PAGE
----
Dual-booting is an easy way to try out Linux without giving up the convenience of Windows. However, sometimes you may run into trouble with the GRUB bootloader.Thank you for reading this post, don't forget to subscribe!Thank you for reading this post, don't forget to subscribe!
The GRUB bootloader not showing up during boot-up is a rare but difficult problem that dual-boot users may encounter. Here’s how you can fix it quickly.
1. Change GRUB Boot Priority
Your system boots with the bootloader at the top of the boot priority queue. Sometimes, the GRUB bootloader is placed under the Windows boot manager in some way. This results in your PC booting up to Windows instead of Linux.
As soon as it boots up, press the F12 or Del key. This will take you to the UEFI BIOS Control Panel. Look for Boot Settings and configure boot priority. Be sure to put the GRUB bootloader on top.
Once you’ve made changes, exit and save your modifications. Your PC will begin to boot, and this time, you should be greeted by the GRUB boot menu. Select your Linux distribution and press Enter. Your Linux should begin to boot.
Here are all the steps you need to follow to fix GRUB bootloader not showing up due to boot priority issue.
2. Add the Linux Distribution to the Boot Entry
Sometimes, the Linux boot entry may not appear in the UEFI BIOS. This means that your PC will boot with whatever option is left, which is Windows in most cases. To fix this, restart your computer and manually add your Linux distribution to the boot entry. As soon as it boots up, press the F12 or Del key. This will take you to the UEFI BIOS Control Panel.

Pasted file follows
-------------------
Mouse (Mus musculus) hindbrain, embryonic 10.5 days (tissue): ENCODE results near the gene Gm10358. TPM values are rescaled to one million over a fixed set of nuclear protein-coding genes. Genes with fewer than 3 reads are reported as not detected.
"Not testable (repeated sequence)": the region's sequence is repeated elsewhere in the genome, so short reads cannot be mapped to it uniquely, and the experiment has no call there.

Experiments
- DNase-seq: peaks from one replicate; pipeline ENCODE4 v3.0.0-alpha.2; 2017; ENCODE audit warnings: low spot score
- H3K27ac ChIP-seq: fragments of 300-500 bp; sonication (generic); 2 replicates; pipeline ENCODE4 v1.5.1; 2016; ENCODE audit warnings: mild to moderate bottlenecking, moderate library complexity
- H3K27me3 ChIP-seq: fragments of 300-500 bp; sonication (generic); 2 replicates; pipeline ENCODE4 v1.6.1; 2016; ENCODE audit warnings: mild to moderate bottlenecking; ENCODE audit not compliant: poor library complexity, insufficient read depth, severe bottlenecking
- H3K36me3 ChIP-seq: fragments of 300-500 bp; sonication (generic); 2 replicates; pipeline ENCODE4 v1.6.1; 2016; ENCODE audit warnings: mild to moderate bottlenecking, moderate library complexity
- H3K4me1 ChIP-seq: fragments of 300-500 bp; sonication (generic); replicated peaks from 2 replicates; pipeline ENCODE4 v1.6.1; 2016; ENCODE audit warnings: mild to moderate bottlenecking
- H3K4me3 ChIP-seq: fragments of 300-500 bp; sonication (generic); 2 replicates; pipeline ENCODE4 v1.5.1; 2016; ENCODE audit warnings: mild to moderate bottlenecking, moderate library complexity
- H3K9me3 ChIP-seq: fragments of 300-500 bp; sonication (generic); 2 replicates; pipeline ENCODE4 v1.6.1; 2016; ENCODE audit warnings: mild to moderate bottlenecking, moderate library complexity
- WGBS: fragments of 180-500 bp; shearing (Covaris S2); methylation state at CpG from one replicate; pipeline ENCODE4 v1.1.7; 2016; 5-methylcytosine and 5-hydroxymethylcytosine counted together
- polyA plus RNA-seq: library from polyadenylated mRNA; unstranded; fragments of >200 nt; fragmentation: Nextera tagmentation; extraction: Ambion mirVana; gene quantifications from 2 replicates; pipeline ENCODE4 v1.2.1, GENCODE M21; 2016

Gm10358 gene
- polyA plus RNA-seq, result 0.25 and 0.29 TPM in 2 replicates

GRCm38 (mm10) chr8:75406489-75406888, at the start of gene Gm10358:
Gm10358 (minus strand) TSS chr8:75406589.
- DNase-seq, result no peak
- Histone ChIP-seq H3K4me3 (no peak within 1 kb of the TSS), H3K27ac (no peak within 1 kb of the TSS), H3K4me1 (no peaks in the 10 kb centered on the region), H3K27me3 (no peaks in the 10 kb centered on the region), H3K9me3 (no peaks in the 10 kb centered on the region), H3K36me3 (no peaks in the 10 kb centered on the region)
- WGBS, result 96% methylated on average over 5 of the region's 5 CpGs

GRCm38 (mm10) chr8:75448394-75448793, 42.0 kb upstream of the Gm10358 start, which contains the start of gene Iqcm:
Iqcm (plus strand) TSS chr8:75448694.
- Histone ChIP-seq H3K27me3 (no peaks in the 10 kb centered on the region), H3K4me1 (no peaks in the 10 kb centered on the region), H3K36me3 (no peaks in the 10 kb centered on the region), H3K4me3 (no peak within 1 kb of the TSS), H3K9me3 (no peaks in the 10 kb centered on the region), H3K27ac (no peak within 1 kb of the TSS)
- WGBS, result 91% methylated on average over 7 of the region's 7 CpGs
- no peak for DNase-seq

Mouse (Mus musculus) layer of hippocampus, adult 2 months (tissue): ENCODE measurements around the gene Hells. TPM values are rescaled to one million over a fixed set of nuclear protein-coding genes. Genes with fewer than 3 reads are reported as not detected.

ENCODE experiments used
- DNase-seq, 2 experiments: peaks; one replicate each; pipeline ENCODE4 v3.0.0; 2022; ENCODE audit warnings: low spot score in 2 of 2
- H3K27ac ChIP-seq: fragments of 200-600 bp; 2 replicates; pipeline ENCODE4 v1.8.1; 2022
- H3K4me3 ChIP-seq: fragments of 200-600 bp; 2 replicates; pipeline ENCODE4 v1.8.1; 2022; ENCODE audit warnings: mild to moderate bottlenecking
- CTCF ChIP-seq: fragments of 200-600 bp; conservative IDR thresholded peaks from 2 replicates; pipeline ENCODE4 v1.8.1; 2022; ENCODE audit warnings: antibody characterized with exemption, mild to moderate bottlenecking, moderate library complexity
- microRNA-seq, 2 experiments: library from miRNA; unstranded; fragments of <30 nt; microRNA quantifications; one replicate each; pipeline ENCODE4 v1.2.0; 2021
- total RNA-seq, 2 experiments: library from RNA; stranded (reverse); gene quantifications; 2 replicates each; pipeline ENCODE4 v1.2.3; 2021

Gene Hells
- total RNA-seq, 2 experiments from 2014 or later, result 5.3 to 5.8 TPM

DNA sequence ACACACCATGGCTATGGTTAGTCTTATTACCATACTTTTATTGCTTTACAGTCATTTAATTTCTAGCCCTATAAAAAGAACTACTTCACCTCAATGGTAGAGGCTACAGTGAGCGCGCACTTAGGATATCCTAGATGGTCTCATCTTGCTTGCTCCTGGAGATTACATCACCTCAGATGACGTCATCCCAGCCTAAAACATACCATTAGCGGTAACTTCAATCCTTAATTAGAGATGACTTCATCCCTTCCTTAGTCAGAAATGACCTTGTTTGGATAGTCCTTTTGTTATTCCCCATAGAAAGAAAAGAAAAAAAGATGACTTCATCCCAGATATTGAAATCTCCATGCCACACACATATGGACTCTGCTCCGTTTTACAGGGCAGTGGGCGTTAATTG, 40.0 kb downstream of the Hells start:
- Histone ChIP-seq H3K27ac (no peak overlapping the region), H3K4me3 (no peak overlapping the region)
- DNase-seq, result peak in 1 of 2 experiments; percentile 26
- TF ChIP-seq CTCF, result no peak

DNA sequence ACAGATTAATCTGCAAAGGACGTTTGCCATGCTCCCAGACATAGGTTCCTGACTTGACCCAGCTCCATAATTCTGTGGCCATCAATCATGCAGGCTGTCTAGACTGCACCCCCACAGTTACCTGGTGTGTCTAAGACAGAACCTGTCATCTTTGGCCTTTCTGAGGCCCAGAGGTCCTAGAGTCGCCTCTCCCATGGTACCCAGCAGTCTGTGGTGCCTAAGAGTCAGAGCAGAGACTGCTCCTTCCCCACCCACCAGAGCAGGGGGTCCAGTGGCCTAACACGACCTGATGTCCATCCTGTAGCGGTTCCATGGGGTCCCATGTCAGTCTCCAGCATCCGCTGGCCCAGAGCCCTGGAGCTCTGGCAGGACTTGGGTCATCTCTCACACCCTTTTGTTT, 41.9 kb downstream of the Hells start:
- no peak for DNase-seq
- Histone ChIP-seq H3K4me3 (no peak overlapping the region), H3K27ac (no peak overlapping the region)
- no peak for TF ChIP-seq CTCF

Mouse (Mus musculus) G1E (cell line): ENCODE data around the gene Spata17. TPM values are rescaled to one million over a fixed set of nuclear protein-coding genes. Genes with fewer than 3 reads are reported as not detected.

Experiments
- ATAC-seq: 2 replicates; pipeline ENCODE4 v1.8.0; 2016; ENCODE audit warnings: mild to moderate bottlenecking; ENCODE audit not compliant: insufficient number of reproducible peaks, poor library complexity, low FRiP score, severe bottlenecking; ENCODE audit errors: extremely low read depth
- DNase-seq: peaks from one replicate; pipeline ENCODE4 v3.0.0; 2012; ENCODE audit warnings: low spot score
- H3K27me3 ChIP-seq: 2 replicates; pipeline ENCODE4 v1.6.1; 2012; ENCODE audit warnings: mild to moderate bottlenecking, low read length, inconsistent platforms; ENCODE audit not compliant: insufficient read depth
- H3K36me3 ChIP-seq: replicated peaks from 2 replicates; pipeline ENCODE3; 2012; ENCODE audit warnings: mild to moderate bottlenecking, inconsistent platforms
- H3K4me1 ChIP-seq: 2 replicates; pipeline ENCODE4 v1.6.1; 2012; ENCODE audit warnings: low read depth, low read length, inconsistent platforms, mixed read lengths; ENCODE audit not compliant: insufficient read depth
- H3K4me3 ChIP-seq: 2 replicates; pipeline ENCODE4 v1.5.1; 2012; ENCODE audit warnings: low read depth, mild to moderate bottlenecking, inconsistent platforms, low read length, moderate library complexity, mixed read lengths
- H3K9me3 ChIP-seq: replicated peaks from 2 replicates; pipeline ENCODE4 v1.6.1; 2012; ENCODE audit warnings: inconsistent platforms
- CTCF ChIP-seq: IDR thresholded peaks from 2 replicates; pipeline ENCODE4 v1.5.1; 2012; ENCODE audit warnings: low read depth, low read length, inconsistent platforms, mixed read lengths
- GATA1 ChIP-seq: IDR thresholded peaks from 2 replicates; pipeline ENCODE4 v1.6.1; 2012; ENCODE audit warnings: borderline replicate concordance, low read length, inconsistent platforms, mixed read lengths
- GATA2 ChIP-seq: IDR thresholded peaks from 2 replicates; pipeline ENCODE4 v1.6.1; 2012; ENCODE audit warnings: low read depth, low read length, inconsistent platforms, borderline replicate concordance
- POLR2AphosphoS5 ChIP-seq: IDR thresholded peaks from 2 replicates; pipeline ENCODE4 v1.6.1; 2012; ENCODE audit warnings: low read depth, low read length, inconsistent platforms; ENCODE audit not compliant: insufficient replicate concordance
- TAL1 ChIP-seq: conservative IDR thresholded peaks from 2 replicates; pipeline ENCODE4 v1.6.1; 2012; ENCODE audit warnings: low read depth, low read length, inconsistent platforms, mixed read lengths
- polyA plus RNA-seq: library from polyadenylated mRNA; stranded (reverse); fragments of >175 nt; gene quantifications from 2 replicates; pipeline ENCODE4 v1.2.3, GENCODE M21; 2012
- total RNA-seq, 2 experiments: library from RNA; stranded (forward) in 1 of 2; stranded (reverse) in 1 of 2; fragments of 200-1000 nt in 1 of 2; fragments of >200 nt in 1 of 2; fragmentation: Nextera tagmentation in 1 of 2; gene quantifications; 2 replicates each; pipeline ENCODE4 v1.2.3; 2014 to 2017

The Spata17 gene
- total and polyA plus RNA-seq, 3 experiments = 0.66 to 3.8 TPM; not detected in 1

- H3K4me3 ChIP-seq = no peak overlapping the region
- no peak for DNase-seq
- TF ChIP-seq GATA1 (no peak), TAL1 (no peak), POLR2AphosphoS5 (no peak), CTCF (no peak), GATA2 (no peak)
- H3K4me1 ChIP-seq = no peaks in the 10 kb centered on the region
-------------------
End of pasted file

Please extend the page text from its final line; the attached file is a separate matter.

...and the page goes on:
Look for Boot Settings and click Add New Entry. Locate the Shimx64.efi file and confirm your changes. Note that this method may or may not work for all computers. If this doesn’t work for you, try alternative solutions.
3. Disable Windows Fast Boot
The Fast Startup feature in Windows 10 helps you restart your PC faster after shutdown. When enabled, it speeds up boot times by saving your operating system to a hibernation file. One major disadvantage of this feature is that it often messes up dual-boot setups.
That’s all you need to do to disable fast startup. Restart your PC, and you should be greeted by GRUB.
4. Use bcdedit to set the path for grubx64.efi/shimx64.efi
bcdedit is a Windows built-in command line utility that helps troubleshoot boot-related problems. You can use bcdedit to default to GRUB every time you boot by defining the path to the GRUB bootloader. Here are the steps to follow.
GRUB not showing up? Use the Windows Boot Manager!
The GRUB bootloader can be a hassle to use at times. If you can’t fix GRUB at all, try switching to the Windows Boot Manager for a change. You can boot into various distributions with the Windows Boot Manager, just like GRUB. While it may not have all the features of GRUB, it does its job as a boot manager.